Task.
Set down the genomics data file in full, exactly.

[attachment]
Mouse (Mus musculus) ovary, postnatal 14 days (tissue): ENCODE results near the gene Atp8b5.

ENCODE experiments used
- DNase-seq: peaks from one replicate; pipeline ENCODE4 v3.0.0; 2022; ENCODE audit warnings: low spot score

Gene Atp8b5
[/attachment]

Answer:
Mouse (Mus musculus) ovary, postnatal 14 days (tissue): ENCODE results near the gene Atp8b5.

ENCODE experiments used
- DNase-seq: peaks from one replicate; pipeline ENCODE4 v3.0.0; 2022; ENCODE audit warnings: low spot score

Gene Atp8b5